A tree grows in Golden Valley

  • Article by: MARY JANE SMETANKA , Star Tribune
  • Updated: October 9, 2012 - 10:16 AM

When a tornado devastated a park, residents took matters into their own hands.

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Golden Valley resident Rob Wheaton photographed his son, Grier, near a tree uprooted by a tornado in May 2011.

As election signs sprout like weeds on lawns in the west metro, signs of a different sort are proliferating in yards around North Tyrol Park in Golden Valley.

They show a logo of a tree in the center and the phrase, "We Gave! We're Regrowing Our Park!"

The neighborhood's "Trees for Tyrol" campaign aimed at raising funds from residents to buy large trees to hasten the park's recovery from a May 22, 2011, tornado. The same twister that swept through north Minneapolis pounced on the park, knocking down many 80- to 100-foot-tall trees that shaded the park. All but two of the mature trees were lost.

Last year, the city used a grant, city funds and insurance money to replace the damaged playground and plant prairie plants and some young trees. More young trees will be planted this fall.

But one resident who grew up near the park and is raising his own family there wanted more. He talked with neighbors about his memories of the verdant park and said he wanted his own kids to experience that, too.

"He said, 'This is so hurting. Let's bring in some big mature trees so our kids can have some shade before they're too big to enjoy it," said resident Rob Wheaton, who is working on the tree campaign.

Residents worked with the city to set up a fund that could accept private donations for the Trees for Tyrol project. The City Council approved the effort. The idea for the project was reinforced this summer when neighbors gathered in the park for their annual July 4 picnic, huddling under one of the remaining trees in the 101-degree heat. Someone later compared it to sitting on a hot cookie sheet.

"This is a longstanding, stable neighborhood, and those trees were around forever in what is a neighborhood gathering spot," Wheaton said. "The park's 'presence' was really lost."

Residents set a goal of raising $15,000 from the roughly 300 homes in the area to buy 12 to 15 large trees for the park. Wheaton created a brochure to explain the project and hand-delivered it door-to-door. A neighbor who is a graphic designer created the yard sign that is given to donors.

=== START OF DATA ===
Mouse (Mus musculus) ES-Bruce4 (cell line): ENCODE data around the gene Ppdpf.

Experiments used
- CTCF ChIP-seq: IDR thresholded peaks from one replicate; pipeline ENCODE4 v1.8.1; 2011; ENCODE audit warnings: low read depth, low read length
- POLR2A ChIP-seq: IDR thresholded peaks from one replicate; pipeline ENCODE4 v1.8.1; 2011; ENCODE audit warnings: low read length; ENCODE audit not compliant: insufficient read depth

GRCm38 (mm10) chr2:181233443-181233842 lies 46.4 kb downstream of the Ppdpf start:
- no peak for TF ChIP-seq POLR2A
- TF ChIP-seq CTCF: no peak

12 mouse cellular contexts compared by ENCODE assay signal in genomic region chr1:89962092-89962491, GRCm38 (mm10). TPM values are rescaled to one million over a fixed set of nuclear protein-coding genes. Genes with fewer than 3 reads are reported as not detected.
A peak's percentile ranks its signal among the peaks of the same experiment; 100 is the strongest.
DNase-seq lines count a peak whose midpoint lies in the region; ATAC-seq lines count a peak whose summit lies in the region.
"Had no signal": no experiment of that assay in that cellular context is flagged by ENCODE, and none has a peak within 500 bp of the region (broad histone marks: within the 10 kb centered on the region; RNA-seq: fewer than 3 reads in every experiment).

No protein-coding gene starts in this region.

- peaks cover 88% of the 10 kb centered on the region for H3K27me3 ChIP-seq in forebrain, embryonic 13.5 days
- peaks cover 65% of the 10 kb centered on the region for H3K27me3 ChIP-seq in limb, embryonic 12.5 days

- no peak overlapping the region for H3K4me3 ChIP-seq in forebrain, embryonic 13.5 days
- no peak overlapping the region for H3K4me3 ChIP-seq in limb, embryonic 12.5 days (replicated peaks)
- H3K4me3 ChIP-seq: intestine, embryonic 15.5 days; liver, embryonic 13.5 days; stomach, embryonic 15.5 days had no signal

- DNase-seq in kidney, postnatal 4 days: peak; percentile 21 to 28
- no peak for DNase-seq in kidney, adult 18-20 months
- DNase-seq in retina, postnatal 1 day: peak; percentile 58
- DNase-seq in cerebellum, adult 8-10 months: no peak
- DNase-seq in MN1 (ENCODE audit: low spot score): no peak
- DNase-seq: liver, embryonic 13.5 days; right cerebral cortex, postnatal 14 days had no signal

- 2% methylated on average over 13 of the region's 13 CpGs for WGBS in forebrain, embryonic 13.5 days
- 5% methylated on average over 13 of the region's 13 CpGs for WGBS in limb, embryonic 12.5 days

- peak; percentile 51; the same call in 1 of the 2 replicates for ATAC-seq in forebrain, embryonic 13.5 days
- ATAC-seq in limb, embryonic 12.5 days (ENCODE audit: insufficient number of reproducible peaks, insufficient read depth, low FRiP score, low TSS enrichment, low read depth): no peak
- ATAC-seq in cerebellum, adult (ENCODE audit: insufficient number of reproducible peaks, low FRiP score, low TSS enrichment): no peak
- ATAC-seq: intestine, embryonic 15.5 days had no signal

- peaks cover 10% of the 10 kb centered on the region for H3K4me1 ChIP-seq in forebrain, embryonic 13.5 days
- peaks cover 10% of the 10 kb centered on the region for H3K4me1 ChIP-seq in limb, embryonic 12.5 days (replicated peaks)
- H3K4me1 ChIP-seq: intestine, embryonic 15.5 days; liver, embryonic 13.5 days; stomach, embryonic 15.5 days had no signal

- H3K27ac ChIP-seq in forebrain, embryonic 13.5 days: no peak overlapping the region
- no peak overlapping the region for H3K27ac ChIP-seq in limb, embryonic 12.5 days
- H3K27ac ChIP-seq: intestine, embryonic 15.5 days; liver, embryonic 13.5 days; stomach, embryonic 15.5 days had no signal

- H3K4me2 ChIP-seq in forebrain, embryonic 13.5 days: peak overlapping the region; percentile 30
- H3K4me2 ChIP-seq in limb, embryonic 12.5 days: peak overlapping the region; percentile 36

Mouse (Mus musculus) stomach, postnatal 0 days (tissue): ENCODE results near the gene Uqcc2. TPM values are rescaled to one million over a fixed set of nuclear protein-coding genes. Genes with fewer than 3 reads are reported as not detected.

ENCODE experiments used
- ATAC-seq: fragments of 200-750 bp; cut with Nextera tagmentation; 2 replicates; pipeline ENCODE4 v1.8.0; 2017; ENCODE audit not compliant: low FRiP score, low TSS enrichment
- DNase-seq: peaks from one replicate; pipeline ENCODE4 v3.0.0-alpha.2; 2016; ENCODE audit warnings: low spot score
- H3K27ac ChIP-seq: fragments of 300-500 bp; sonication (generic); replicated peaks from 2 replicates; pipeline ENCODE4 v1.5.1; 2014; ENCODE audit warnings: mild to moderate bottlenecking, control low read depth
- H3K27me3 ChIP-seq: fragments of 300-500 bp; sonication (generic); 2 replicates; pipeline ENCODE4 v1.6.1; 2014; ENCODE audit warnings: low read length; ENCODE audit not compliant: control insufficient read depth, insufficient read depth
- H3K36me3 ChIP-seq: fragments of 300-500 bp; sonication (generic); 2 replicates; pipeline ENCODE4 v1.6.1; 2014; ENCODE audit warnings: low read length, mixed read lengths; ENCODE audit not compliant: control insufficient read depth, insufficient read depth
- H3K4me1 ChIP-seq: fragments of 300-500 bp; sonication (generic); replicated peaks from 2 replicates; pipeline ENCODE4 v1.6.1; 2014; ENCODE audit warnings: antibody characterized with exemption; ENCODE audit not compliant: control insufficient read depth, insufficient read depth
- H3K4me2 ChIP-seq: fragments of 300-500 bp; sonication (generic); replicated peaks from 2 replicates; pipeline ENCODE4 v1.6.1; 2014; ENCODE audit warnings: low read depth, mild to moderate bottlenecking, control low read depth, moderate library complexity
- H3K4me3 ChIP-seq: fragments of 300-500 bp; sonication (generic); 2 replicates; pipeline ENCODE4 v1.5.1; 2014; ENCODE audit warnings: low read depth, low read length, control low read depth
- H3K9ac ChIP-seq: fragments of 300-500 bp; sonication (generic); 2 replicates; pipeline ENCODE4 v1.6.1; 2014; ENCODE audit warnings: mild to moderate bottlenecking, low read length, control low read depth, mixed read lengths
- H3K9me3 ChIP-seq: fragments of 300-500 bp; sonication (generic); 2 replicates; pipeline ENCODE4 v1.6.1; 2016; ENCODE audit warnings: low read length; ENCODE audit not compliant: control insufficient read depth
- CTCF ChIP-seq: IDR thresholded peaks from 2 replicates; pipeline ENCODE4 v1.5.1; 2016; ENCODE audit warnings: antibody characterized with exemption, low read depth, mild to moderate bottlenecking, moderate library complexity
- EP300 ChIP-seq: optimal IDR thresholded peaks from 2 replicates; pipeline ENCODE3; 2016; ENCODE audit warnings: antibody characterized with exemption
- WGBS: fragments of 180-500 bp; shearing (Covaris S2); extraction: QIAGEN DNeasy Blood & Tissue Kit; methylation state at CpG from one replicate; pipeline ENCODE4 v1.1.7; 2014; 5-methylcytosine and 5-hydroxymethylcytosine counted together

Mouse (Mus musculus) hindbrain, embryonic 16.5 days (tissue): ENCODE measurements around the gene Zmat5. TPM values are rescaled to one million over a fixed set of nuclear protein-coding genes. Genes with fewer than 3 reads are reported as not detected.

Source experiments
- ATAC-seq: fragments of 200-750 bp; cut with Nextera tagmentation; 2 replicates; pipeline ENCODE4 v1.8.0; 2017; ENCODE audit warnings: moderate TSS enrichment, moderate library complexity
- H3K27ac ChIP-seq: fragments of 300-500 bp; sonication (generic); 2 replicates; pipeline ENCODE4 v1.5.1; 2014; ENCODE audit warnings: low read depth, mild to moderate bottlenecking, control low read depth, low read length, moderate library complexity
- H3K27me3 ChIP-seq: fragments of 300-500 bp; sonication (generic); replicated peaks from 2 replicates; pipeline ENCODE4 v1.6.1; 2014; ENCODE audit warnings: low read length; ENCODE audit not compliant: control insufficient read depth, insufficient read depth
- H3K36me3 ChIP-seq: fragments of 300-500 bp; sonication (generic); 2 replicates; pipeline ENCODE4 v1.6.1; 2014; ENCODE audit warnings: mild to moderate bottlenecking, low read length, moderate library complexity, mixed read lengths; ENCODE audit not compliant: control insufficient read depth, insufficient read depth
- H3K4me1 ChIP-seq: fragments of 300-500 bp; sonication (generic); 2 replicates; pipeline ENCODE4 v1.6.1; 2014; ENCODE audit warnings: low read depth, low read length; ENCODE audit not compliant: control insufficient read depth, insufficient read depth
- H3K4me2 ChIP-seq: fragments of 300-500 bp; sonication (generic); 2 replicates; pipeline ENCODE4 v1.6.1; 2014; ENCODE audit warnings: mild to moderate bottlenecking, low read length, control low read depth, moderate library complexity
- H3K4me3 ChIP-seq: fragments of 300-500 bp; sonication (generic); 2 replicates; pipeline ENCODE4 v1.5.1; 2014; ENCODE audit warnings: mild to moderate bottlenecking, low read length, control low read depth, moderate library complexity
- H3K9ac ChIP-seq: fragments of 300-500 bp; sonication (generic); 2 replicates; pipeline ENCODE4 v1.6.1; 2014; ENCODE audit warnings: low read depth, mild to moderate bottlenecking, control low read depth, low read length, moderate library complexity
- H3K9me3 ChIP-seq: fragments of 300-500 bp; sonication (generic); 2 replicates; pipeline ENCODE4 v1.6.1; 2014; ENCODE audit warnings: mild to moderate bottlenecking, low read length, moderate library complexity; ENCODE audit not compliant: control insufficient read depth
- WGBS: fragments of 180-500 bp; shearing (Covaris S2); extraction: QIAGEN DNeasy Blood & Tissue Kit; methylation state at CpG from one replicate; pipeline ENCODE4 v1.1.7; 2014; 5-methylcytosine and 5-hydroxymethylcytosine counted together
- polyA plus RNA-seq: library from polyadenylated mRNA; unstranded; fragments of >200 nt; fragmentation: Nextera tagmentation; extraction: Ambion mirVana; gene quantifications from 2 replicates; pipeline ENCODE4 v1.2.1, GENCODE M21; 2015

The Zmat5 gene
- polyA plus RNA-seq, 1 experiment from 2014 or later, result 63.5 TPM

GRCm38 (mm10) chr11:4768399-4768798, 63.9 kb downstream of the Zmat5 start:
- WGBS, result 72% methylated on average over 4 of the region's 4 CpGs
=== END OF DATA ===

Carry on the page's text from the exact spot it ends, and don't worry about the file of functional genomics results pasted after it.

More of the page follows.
The campaign began the first week of August. People began sending donations to the city, with amounts from $10 to $1,000. Ninety-year-olds gave; young people gave, Breck School and the mayor gave. A banner that tracked donations was hung in the park on National Night Out.

About half the households in the area have donated, perhaps spurred on by Trees for Tyrol signs in neighbor's yards. The city lets Wheaton and others working on the campaign know when someone donates, and their routine is to send their kids up to donors' doors to ask if they can put a sign in their front yard.

"It seems like the right spirit, and the right message," Wheaton said. "People wrote and said they really liked the feel of this. It was heartfelt to come together as a group and do this thing."

By the end of September, $25,000 had been raised.

Wheaton is talking to contractors and nurseries about the planting that will occur next spring. The city forester has been advising the residents, and he will go with them next year to handpick the new trees, which will be big enough to be planted with tree spades. Wheaton said the city has committed to watering the new trees during their crucial early years.

Now residents are talking with the city about how to handle any excess funds in the tree fund. Wheaten said donations are still trickling in. He is thrilled with the neighborhood response but said he is not surprised.

"People care about each other here," he said. "We want everybody to be able to go down there and say, 'This is my park.'"

Mary Jane Smetanka • 612-673-7380 Twitter: @smetan

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